presidential

Photo by Chip Somodevilla

My Pollster Tells Me I Inhaled

Why do politicians sound so insincere when they admit to smoking cannabis?

In February, on the radio show The Breakfast Club, Sen. Kamala Harris told hosts Charlamagne the God, DJ Envy, and Angela Yee that she supported the legalization of marijuana — although with some caveats.

“We need to research the impact of weed on a developing brain,” the 2020 presidential candidate said, as if that were in fact some uncharted province of medical science, which it isn’t. But then she let her guard down a little.

“Have you ever smoked?” Charlamagne asked her.

“I did,” California’s junior senator replied, “and I inhaled.”

Laughing self-consciously, she added, “It was a long time ago.”

Harris then went on to cite her own Jamaican heritage as proof of her comfort with ganja, something her father later publicly rebuked her for. This kind of coy, playful banter is perfectly suitable to morning radio, but her disavowal of pot-smoking as a youthful indiscretion feels distinctly out of date. And for politicians who are otherwise so adroit at sticking to their talking points, awkward chitchat in such a relaxed setting feels conspicuous.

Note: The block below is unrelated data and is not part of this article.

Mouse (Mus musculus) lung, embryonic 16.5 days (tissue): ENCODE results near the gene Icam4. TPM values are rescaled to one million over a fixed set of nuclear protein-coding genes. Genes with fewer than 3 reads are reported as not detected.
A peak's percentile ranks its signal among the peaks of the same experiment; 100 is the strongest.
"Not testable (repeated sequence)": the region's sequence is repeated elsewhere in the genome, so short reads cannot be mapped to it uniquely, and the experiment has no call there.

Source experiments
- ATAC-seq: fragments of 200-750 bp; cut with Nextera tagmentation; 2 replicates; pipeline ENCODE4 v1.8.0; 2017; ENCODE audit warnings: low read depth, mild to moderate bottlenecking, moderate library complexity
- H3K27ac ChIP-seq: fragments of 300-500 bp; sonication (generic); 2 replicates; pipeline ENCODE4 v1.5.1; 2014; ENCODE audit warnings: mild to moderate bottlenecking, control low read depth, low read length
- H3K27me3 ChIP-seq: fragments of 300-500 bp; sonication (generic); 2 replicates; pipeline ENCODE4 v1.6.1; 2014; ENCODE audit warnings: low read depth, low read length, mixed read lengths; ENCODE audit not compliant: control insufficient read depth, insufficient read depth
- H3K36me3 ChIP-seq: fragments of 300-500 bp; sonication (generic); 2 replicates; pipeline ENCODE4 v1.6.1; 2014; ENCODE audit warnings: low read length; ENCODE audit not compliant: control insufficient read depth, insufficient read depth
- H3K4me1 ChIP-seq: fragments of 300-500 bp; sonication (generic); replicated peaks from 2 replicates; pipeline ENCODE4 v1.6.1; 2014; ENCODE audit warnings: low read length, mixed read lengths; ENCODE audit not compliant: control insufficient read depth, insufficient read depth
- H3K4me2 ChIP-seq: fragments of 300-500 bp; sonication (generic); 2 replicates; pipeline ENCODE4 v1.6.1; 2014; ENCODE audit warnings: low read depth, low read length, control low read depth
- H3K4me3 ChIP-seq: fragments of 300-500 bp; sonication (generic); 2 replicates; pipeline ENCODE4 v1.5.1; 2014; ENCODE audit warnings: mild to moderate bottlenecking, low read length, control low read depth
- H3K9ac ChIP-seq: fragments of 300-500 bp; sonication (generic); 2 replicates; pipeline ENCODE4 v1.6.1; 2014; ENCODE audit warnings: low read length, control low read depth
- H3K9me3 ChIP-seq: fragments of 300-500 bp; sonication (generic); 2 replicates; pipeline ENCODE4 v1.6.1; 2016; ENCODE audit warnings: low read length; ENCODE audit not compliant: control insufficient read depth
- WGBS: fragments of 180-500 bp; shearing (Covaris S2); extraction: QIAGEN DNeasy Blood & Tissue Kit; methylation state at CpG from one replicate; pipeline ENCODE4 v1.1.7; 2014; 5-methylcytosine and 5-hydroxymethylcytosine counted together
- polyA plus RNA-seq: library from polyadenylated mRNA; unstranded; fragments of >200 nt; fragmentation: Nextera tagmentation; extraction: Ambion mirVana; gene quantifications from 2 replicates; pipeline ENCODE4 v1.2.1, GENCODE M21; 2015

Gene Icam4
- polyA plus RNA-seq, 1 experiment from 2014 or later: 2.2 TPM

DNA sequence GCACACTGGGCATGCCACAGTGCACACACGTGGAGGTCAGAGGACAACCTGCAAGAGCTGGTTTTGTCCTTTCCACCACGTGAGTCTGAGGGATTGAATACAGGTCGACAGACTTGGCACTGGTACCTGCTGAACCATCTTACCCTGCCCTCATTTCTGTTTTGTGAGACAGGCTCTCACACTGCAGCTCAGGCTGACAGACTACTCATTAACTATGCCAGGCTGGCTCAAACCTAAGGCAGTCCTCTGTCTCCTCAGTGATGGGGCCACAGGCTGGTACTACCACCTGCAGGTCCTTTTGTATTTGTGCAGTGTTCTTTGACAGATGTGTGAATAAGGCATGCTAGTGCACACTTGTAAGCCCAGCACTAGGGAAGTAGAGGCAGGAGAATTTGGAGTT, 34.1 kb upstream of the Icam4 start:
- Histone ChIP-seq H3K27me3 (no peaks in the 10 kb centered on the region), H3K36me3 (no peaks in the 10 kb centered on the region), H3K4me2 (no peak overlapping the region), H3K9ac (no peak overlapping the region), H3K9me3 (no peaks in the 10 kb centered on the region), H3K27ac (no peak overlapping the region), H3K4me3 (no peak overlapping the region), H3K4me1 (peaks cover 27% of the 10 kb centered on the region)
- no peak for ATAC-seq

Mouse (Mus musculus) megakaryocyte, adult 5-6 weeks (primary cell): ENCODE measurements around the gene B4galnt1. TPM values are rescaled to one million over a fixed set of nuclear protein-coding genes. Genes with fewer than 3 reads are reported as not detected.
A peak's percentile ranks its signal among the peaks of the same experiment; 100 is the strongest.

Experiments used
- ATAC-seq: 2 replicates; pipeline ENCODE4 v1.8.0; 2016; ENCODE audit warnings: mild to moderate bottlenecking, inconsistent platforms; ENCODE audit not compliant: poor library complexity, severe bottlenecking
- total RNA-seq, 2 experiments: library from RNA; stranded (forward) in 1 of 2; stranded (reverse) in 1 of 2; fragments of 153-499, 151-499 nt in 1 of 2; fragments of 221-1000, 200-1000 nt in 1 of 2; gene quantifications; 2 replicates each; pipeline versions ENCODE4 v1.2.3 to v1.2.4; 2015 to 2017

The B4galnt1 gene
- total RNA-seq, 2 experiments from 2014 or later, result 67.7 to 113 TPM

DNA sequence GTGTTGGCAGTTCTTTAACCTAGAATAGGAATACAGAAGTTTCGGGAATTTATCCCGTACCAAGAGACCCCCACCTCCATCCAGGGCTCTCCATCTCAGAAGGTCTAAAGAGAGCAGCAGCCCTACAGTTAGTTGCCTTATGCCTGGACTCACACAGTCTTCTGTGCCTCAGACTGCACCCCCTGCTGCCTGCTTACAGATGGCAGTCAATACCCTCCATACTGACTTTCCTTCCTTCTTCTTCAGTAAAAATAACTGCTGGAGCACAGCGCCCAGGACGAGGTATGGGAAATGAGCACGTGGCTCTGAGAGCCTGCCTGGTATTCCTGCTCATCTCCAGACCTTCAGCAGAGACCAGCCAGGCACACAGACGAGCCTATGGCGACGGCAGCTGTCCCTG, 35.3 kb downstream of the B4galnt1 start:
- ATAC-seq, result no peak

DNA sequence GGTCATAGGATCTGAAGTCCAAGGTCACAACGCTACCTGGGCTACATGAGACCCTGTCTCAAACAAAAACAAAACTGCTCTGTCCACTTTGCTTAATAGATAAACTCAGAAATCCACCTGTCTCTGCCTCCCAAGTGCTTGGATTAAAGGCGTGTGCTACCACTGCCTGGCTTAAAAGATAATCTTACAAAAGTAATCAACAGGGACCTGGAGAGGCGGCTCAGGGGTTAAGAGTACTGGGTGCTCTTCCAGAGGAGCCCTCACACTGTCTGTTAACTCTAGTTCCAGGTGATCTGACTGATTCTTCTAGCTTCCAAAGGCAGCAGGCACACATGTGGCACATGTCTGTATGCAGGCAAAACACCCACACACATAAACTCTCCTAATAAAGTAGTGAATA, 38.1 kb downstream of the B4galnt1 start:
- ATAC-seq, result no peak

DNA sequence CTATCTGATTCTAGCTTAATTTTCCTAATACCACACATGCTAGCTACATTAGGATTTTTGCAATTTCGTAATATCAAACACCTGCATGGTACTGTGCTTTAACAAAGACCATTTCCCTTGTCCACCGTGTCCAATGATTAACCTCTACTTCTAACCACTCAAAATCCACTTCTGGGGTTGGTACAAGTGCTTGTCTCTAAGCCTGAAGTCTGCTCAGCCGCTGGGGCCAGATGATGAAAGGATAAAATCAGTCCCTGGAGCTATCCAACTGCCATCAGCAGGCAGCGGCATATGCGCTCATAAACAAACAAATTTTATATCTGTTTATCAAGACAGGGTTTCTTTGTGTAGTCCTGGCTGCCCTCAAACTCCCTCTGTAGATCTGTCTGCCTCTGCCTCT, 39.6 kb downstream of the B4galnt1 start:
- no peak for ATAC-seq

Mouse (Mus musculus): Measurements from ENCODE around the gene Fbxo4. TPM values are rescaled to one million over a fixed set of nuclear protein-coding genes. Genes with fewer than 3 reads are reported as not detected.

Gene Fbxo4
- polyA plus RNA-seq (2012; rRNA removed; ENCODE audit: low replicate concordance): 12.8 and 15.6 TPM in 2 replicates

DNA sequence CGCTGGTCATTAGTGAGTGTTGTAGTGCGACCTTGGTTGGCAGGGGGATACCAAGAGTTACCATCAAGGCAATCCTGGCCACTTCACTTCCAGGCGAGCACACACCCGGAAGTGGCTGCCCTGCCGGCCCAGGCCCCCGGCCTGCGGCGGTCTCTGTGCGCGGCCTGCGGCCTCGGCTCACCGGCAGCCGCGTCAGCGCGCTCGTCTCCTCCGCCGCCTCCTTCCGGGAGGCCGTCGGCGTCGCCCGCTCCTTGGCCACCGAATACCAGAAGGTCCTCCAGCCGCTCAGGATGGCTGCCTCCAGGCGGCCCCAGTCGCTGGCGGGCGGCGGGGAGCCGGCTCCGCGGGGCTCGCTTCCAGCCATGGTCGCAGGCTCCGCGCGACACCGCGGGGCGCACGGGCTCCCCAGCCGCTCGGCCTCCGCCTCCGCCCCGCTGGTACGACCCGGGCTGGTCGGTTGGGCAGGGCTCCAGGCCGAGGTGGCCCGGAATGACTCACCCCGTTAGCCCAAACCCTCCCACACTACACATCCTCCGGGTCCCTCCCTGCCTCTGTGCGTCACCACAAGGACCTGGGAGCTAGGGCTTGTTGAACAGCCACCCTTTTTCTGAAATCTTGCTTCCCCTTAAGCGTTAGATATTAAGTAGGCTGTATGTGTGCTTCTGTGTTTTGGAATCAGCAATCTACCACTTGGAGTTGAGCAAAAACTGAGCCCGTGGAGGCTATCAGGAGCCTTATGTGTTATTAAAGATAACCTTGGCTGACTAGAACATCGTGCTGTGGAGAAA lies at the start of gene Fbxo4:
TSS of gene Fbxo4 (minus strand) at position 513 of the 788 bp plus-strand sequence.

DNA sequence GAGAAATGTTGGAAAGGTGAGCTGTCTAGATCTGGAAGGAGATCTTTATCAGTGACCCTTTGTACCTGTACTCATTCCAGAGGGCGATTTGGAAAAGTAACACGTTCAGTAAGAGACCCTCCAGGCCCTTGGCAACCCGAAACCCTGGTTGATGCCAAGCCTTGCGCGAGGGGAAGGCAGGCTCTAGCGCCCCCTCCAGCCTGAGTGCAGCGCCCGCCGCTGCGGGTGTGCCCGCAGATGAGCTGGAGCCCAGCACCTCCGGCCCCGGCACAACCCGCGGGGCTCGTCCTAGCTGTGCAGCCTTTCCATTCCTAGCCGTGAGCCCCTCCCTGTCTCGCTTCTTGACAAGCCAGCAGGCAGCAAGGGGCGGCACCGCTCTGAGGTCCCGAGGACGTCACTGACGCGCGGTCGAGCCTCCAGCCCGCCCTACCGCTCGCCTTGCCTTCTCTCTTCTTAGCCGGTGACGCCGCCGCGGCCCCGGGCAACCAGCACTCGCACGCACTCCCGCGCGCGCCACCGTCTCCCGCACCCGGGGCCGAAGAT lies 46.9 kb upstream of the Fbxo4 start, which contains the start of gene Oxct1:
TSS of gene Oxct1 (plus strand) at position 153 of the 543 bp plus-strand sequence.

Harris’ emphasis on the need for further research can be interpreted as a desire to reclassify cannabis as a Schedule I drug — defined as having no medical potential — to a lower grade. But as a career prosecutor, she’s had a notoriously ambivalent relationship with marijuana. Maybe the admission that she consumed cannabis sits uneasily against her knowledge that so many of her fellow citizens remain trapped in the claws of the criminal-justice system for doing just that.

Kamala Harris is not alone in her weirdness when discussing personal cannabis use, an affliction nearly all her rivals in the still-inchoate race for the Democratic nomination share.

To be fair, they’re evolving. In her current bid for higher office, Harris supports a proposal by Sen. Cory Booker — now one of those rivals — to legalize cannabis at the federal level, specifically as a racial justice issue. This represents a significant shift, though. During the 2014 race for California attorney general, her Republican opponent, Ron Gold, outflanked her on the left by calling for cannabis to be legalized, regulated, and taxed. (This was two years before Proposition 64 did just that.) Arguably, on her way to a comfortable 58-42 victory, Harris had nothing to gain by staking out a still-somewhat-controversial position, just as Gold may have had little to lose by taking a libertarian stance on the issue in a bid for greater name recognition. But that was still an atypical situation in American politics.